Maybe your goal can be something more empowering. Something like… my goal is to be ME. My goal is to allow the work I’ve done up until now to support me and allow my true self to shine through.
Maybe the goal is to just do it for yourself, not anybody else.
Maybe it’s simply to have fun.
Getting clear on your goal can be really useful and insightful.

Envision it exactly how you want it to go. This is something I have used myself A LOT. Imagine the performance from start to finish exactly the way you want it to go. Imagine how you desire to feel: relaxed, confidant, in the flow, at ease, powerful. Go through the whole performance with every detail in mind, those moments that seem scary going your way. Imagine everyone’s overwhelming response: clapping and standing for you. (I know this contradicts #7 & #8, but perhaps by visualizing it, the need for pleasing is lessened because you've already attained it. Perhaps.)

I love this one so much. I’m stealing this from the great cellist, Yo-Yo Ma.
When you are on stage, imagine you are the host, and the audience members are your guests. You are the host of a WONDERDUL party. And when you are the host of a party there is an unsaid agreement at such an event. Everyone is there to have a good time
If something bad happens on stage ( Think, Julia Child, “Oops! The chicken’s fallen on the floor! Oh, well, I'll pick it up and put it right back.”), they’re not going to let that moment spoil their evening. Everybody’s with you. They’re not there to watch bad things happen. They’re there to see the things you practiced for.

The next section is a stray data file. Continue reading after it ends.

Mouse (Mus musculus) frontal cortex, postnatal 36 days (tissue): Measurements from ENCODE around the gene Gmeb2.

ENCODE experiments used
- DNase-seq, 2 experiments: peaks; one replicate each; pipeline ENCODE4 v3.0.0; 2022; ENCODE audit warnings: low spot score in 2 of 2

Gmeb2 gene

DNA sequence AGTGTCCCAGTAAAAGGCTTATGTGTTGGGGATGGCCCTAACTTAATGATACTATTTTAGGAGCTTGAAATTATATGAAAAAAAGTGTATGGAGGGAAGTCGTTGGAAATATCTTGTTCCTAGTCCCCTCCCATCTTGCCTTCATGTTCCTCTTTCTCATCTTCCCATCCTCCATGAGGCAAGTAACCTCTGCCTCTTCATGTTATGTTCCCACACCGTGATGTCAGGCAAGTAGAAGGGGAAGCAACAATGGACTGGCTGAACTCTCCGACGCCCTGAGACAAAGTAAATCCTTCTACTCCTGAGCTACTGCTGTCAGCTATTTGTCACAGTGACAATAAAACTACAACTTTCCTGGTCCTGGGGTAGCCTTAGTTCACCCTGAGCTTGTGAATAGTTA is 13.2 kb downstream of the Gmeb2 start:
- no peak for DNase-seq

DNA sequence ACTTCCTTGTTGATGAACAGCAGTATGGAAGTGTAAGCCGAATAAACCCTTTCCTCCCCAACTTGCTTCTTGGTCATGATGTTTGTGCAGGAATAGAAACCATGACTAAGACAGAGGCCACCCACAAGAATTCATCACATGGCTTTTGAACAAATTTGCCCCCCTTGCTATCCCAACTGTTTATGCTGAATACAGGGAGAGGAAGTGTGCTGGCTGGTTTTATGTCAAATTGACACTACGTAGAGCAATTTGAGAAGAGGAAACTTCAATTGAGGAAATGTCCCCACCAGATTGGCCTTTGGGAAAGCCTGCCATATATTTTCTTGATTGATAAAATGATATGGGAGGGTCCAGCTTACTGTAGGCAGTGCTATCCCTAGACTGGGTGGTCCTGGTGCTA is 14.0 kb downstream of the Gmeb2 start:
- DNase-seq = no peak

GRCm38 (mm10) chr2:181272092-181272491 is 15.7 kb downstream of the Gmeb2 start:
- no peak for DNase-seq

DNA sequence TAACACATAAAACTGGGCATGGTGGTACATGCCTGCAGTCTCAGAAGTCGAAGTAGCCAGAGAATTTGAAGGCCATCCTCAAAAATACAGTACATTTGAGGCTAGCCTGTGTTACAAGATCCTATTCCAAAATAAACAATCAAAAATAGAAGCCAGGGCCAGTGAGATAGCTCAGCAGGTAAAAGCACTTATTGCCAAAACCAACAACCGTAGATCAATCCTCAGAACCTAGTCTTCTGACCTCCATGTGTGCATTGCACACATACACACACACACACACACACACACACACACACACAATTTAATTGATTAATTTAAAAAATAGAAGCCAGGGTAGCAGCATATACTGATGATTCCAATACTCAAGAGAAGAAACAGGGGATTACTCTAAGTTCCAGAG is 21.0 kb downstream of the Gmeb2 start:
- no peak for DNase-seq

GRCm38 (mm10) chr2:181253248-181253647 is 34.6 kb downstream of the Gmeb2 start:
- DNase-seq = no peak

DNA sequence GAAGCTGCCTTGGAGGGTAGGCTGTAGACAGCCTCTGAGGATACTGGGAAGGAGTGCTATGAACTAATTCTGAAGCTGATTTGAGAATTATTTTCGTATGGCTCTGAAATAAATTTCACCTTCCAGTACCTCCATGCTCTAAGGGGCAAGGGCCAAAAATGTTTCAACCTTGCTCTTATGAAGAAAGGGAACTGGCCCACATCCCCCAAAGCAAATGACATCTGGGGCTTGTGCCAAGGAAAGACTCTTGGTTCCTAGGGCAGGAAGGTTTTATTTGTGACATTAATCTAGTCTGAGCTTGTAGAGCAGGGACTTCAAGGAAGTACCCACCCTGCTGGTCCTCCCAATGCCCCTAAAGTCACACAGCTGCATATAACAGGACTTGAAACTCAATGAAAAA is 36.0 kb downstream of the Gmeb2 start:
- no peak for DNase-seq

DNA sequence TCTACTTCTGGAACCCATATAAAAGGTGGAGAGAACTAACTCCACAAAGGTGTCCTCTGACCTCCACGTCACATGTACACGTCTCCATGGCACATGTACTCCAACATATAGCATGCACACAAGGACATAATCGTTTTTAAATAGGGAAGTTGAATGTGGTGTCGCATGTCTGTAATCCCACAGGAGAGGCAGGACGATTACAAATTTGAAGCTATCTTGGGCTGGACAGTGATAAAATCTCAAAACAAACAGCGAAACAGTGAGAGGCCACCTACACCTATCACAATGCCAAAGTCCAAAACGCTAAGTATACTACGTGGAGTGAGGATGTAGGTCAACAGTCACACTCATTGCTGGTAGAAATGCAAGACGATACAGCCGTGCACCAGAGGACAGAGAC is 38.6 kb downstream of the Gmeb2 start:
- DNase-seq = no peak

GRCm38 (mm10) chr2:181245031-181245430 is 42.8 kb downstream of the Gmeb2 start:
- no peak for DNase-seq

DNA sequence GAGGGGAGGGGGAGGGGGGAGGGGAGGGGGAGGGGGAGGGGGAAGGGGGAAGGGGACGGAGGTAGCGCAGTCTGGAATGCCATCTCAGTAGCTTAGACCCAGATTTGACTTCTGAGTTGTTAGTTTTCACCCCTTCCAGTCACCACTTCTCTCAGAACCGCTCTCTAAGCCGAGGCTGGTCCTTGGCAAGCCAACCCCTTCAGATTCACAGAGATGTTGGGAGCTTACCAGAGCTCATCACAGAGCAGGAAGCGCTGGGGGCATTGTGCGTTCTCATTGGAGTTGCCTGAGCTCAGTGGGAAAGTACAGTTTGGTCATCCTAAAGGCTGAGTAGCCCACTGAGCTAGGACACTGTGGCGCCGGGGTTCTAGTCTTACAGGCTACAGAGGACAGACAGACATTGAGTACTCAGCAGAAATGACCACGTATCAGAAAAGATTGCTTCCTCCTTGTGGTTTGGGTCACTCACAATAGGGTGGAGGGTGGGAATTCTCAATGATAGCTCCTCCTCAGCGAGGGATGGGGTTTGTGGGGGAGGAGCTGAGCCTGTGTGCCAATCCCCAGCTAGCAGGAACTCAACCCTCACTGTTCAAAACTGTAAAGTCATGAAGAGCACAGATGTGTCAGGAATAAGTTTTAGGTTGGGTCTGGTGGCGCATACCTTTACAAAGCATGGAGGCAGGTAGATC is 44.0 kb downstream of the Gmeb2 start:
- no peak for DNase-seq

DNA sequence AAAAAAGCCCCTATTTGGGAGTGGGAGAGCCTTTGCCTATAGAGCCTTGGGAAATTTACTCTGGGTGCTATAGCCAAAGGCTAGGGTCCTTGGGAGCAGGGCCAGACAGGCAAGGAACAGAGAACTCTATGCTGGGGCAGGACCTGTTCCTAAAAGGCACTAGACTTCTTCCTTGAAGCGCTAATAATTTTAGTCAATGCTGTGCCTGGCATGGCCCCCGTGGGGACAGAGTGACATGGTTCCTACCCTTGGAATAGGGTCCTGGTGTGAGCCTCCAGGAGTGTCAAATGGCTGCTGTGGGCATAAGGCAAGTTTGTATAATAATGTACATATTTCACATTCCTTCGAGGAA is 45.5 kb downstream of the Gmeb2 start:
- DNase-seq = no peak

Just like Yo-Yo-Ma said, “The greater purpose is that we’re communing together and we want this moment to be really special for all of us. Because otherwise, why bother to have come at all? So it’s not about how many people are in the hall. It’s not about proving anything. It’s about sharing something.”


The key here is to see what works for you. Trial and error. Be in the moment and respond with what your body needs. Maybe some days you need a power pose, or another day to give yourself a hug. Only YOU know.

Also remember, you are most likely not going to be able to make the nerves go away, nor do you want to. Nerves give performers that edge. This is about learning how to deal and COPE with the nerves so they don’t get the BETTER of you.

Make the shift from enemy to friend.